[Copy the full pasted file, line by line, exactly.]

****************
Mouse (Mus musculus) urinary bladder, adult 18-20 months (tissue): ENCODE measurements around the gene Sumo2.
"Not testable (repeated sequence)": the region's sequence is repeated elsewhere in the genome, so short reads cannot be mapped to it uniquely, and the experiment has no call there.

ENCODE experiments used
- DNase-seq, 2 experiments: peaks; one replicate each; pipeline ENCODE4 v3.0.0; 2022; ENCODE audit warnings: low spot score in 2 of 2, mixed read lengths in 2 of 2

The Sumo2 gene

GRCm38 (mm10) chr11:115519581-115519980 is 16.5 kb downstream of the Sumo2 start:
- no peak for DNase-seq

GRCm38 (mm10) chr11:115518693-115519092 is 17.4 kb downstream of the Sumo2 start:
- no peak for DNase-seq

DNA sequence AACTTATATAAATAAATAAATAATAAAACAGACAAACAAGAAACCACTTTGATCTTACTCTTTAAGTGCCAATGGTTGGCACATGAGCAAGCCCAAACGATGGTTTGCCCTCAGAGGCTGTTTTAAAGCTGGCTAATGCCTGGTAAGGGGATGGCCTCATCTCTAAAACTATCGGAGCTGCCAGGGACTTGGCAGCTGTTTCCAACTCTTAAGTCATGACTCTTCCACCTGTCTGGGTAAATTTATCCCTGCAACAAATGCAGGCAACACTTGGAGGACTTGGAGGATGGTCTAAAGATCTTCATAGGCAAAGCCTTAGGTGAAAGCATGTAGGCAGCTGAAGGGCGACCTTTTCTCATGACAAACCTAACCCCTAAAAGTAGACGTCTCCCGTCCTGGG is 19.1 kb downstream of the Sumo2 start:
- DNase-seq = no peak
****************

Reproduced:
Mouse (Mus musculus) urinary bladder, adult 18-20 months (tissue): ENCODE measurements around the gene Sumo2.
"Not testable (repeated sequence)": the region's sequence is repeated elsewhere in the genome, so short reads cannot be mapped to it uniquely, and the experiment has no call there.

ENCODE experiments used
- DNase-seq, 2 experiments: peaks; one replicate each; pipeline ENCODE4 v3.0.0; 2022; ENCODE audit warnings: low spot score in 2 of 2, mixed read lengths in 2 of 2

The Sumo2 gene

GRCm38 (mm10) chr11:115519581-115519980 is 16.5 kb downstream of the Sumo2 start:
- no peak for DNase-seq

GRCm38 (mm10) chr11:115518693-115519092 is 17.4 kb downstream of the Sumo2 start:
- no peak for DNase-seq

DNA sequence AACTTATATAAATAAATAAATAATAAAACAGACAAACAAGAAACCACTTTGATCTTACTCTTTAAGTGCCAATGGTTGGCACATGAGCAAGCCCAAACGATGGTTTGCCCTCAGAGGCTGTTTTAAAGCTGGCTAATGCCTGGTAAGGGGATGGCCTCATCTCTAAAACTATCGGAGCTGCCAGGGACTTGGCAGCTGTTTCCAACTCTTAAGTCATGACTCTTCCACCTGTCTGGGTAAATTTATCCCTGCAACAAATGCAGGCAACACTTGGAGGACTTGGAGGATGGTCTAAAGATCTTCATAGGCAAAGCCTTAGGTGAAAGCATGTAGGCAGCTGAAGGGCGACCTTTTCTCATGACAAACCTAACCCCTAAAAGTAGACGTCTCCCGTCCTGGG is 19.1 kb downstream of the Sumo2 start:
- DNase-seq = no peak